Although this case-control study found no correlation with calcium supplement intake and a reduction in symptoms of PMS, two RCTs suggest otherwise.[32] Both trials used 1000-1200 mg of elemental calcium (from calcium carbonate) daily for three cycles and observed an approximate 50% reduction in symptom scores, compared to a 20% to 30% reduction for placebo. The mechanism of action for calcium in PMS is unclear but may be tied to hormonal fluctuations in estradiol during ovulation and the luteal phase.[40] Because calcium is relatively free of side effects, it is an attractive option for women suffering from PMS.

Vitamin B6 in PMS. The use of vitamin B6 in PMS was recently included as part of an overall review of complementary and alternative medicine therapies in women.[32] Among the 14 RCTs that were included, 5 observed no benefit, 2 observed some benefit in emotional or autonomic and behavioral symptoms, and 7 observed significant improvements. Vitamin B6 was typically given in daily doses ranging from 50 to 500 mg. A majority of these trials were conducted in the 1980s, with the most recent in 1991; more recent trials examining the efficacy of vitamin B6 are warranted. Vitamin B6 has been a popular therapy in Europe. However, a survey of general practitioners in the United Kingdom revealed that vitamin B6 accounted for 22% of prescriptions for PMS in 1993, but only 11% in 1997 and 1998. With the use of serotonin reuptake inhibitors for PMS, vitamin B6 may not be being used as frequently as in the past.[47] It is not clear why vitamin B6 may be beneficial, but it has been hypothesized that women suffering from PMS might be deficient in vitamin B6.[32] Given the benign nature of vitamin B6 in these dosages, it is also an attractive option for PMS.

Chasteberry (Vitex Agnus Castus) in PMS and Mastalgia. The German Commission E approved chasteberry for the treatment of PMS and mastalgia.[4] Some women with PMS and breast pain have elevated prolactin levels.[48] Chasteberry inhibits prolactin release through dopamine (D-2) receptor stimulation.[48] Chasteberry has been the subject of three RCTs for cyclic mastalgia and four for PMS.[32,42,43,44,49,50]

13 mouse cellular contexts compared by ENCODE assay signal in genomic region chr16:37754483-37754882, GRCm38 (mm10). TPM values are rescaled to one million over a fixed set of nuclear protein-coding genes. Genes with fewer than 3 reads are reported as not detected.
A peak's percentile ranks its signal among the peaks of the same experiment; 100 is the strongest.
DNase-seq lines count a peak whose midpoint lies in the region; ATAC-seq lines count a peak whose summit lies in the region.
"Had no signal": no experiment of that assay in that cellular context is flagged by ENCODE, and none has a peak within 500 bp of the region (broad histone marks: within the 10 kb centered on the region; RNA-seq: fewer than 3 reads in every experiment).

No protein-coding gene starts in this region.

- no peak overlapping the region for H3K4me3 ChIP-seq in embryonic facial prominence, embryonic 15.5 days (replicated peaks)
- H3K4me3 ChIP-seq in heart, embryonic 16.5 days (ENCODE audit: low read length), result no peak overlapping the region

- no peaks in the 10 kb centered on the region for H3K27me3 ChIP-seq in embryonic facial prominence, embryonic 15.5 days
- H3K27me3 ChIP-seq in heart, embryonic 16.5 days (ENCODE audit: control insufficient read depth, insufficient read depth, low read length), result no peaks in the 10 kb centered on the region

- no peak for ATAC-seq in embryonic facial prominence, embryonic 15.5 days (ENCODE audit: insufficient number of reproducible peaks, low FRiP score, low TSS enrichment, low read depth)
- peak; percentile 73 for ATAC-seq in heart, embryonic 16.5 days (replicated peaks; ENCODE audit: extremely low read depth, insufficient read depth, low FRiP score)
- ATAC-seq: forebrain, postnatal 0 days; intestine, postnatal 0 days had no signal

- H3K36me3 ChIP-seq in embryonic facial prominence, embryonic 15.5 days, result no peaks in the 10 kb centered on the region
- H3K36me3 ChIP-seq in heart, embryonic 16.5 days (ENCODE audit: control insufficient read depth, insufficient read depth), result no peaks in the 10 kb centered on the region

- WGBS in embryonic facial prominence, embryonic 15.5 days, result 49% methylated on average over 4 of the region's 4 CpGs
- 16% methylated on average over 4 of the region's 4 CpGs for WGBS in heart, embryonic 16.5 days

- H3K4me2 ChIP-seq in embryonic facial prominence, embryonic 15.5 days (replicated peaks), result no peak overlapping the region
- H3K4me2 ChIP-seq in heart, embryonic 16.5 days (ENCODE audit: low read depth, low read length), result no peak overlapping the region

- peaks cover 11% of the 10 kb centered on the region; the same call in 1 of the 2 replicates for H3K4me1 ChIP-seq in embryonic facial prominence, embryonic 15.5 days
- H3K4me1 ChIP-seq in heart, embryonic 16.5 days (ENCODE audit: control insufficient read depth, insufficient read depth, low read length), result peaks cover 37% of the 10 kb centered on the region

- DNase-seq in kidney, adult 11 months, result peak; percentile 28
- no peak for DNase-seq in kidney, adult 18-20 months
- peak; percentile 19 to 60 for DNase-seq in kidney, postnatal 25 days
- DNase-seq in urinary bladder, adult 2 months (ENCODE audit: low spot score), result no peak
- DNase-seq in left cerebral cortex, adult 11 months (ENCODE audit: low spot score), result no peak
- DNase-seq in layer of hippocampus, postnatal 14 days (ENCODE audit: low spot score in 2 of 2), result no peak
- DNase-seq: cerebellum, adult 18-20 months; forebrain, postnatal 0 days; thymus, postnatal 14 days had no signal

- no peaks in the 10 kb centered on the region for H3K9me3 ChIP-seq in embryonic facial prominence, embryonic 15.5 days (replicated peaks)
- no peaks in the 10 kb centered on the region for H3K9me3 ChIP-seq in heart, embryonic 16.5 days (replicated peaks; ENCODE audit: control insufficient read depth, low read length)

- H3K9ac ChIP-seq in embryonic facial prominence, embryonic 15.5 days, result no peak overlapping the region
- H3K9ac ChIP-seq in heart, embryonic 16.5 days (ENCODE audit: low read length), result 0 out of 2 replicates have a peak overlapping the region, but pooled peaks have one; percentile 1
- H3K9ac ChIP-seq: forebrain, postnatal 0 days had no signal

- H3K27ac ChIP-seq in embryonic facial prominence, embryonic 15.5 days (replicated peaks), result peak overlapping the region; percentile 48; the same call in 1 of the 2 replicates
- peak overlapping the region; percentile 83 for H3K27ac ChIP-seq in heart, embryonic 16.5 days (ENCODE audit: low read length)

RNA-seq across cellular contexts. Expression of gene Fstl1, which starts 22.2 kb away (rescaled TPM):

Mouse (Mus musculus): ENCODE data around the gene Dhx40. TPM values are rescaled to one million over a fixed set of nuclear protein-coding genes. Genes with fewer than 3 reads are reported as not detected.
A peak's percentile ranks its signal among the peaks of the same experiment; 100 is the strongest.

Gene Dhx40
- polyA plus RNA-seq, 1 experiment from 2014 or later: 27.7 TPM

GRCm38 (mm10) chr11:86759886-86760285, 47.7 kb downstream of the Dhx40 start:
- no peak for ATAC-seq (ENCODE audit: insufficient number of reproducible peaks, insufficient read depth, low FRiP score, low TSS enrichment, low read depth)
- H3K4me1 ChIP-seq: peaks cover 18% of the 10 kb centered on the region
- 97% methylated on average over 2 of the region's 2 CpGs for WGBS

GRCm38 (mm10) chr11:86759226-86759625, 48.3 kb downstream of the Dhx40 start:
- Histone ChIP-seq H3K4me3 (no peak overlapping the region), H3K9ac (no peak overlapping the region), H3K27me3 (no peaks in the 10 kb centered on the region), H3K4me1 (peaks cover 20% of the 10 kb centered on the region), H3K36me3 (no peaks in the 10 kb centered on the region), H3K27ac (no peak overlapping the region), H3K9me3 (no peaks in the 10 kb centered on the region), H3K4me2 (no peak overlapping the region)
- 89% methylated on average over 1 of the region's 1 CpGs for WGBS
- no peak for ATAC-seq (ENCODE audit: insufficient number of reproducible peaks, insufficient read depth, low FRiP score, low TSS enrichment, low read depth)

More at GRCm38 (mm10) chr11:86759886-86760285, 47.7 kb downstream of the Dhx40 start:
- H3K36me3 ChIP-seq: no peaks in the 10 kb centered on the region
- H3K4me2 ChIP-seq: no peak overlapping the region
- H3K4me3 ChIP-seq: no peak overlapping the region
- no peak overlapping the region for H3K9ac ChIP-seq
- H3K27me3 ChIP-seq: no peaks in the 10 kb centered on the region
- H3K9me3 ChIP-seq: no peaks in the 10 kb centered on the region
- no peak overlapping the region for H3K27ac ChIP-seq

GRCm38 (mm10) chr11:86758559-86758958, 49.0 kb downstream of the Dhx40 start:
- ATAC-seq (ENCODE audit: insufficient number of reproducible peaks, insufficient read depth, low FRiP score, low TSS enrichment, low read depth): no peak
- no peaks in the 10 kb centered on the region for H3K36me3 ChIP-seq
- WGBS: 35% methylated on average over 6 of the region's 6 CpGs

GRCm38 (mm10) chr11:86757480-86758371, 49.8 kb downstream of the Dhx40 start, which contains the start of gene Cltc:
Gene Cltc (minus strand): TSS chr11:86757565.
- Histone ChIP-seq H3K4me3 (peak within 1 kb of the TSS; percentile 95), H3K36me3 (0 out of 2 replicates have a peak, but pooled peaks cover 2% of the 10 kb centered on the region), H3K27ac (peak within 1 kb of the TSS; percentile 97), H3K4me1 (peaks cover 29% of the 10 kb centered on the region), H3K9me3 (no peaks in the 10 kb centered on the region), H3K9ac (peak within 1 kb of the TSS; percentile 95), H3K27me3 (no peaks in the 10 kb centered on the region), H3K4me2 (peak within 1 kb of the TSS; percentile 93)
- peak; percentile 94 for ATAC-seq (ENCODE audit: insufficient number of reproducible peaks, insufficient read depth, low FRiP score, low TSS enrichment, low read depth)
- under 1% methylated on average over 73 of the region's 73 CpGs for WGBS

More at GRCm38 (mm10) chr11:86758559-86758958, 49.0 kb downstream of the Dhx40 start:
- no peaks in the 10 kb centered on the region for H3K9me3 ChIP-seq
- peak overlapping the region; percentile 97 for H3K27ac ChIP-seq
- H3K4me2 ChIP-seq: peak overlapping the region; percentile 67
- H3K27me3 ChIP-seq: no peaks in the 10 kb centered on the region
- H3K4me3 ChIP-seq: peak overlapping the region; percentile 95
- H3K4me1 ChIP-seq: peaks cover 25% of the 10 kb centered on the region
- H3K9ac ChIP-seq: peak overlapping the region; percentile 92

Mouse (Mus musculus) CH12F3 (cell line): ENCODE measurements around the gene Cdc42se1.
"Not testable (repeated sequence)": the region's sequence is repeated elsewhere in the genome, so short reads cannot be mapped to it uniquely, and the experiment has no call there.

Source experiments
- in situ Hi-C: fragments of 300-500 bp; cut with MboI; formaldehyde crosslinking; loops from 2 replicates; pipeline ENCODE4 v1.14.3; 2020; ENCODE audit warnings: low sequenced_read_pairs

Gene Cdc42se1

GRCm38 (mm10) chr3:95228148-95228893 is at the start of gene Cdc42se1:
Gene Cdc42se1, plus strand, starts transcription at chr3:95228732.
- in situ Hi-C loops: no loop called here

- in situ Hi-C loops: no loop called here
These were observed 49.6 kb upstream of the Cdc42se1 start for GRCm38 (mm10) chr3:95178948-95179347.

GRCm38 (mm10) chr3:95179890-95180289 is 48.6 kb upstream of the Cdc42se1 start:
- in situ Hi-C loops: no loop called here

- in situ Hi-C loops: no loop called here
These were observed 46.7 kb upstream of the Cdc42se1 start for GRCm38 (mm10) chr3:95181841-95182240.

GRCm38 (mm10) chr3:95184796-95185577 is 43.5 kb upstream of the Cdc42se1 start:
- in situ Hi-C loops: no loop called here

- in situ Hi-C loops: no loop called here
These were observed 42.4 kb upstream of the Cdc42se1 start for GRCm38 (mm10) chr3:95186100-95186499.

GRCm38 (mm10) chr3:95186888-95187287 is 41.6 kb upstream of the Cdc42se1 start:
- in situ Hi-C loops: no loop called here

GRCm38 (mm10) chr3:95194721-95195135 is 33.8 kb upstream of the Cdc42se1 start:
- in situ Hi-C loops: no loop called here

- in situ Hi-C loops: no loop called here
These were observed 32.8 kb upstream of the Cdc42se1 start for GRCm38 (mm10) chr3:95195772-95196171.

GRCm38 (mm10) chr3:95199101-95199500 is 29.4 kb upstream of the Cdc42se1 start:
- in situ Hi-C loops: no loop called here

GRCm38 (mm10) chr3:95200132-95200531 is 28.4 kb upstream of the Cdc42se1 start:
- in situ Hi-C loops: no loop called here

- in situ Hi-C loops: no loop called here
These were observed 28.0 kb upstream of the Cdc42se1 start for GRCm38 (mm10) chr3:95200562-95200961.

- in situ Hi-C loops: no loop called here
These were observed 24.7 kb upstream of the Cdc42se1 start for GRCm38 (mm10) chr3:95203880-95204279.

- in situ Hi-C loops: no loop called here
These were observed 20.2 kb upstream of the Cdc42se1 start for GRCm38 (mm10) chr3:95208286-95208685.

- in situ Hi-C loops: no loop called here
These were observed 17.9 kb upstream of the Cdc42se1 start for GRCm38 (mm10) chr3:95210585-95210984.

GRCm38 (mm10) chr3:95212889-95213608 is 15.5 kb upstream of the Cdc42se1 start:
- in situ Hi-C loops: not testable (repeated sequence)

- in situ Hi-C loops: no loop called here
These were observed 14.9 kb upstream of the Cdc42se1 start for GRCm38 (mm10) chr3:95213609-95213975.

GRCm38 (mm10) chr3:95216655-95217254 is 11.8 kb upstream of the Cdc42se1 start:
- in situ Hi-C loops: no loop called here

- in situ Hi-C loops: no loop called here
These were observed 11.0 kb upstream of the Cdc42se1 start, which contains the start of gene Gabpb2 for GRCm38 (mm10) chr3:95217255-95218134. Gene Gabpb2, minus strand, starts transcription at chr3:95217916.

For cyclic mastalgia, chasteberry has demonstrated significant benefits over placebo with daily use for 2 to 3 months.[42,43,44] All of these trials used a combination preparation known as Mastodynon, which contains chasteberry in addition to other herbs (Caulophyllum thalictroides, Cyclamen, Ignatia, Iris, and Lilium tigrinum) and is not available in the United States.[42] Only one of the studies was published in English,[42] whereas the other two provided English abstracts but were published in German[43] and French.[44] The English language trial evaluated 100 women who received Mastodynon 60 drops/day (daily equivalent of 32.4 mg chasteberry extract) for 3 months. Pain was evaluated by using a visual analog scale. At 1 and 2 months, chasteberry was significantly better than placebo at reducing pain (P = .018 and P = .006, respectively). At 3 months, these differences were only of borderline significance (P = .064). The abstract for the German language study did not provide dosing details, but it indicated that 104 women received either Mastodynon solution (n = 34), tablets (n = 32), or placebo (n = 38). Pain, as measured by visual analog scale, was significantly improved in both chasteberry groups compared with placebo at 3 months (P = .007 for solution; P = .008 for tablets). The abstract for the French language study also did not provide dosing details, but it indicated that 160 women received a progestagen (lynestrenol), Mastodynon, or placebo. Significant relief was observed in 82.1% of patients taking lynestrenol, 74.5% taking Mastodynon, and 36.8% taking placebo.